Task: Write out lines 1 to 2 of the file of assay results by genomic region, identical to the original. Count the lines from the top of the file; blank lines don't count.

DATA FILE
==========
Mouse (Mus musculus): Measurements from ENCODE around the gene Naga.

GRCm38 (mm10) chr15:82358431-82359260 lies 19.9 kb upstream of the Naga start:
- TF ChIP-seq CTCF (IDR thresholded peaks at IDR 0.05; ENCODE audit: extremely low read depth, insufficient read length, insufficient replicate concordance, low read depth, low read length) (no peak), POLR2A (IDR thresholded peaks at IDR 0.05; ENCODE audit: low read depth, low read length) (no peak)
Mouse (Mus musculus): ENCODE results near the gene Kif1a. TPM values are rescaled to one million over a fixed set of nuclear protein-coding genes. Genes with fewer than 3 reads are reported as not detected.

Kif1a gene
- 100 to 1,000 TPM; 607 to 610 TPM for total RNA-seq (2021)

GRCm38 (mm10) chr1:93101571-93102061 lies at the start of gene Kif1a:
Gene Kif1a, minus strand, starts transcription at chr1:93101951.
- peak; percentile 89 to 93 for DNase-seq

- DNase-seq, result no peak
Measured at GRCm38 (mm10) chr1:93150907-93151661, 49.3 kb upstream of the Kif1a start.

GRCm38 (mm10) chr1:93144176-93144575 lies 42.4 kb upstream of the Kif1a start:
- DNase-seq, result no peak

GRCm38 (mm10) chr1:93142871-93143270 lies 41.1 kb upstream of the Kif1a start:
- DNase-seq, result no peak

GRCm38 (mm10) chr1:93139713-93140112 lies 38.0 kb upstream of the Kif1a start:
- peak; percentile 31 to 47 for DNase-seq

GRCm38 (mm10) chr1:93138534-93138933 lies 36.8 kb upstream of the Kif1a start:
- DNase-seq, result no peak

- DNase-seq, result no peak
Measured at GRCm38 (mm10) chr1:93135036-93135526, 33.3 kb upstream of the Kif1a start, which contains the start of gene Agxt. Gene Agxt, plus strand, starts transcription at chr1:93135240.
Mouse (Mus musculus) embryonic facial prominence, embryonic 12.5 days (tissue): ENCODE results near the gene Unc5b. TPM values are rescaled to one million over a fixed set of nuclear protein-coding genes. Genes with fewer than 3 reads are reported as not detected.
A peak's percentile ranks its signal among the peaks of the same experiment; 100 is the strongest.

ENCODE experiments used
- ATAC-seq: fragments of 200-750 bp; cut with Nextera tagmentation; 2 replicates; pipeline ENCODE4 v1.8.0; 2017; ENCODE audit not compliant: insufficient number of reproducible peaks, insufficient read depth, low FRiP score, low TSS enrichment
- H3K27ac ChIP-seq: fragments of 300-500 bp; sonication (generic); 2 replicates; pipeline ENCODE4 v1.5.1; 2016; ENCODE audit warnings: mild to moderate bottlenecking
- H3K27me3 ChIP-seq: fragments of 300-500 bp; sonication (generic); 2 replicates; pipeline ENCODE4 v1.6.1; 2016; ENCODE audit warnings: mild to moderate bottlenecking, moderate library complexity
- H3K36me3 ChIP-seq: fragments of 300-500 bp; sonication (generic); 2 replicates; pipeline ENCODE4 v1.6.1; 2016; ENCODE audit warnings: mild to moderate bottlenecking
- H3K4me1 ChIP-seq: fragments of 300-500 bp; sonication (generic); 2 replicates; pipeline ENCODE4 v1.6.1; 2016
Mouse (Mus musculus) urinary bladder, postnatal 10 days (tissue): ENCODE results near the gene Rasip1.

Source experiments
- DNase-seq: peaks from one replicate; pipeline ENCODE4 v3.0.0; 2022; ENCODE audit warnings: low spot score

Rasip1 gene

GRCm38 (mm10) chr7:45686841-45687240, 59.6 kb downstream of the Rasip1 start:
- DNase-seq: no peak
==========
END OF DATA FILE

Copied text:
Mouse (Mus musculus): Measurements from ENCODE around the gene Naga.

GRCm38 (mm10) chr15:82358431-82359260 lies 19.9 kb upstream of the Naga start: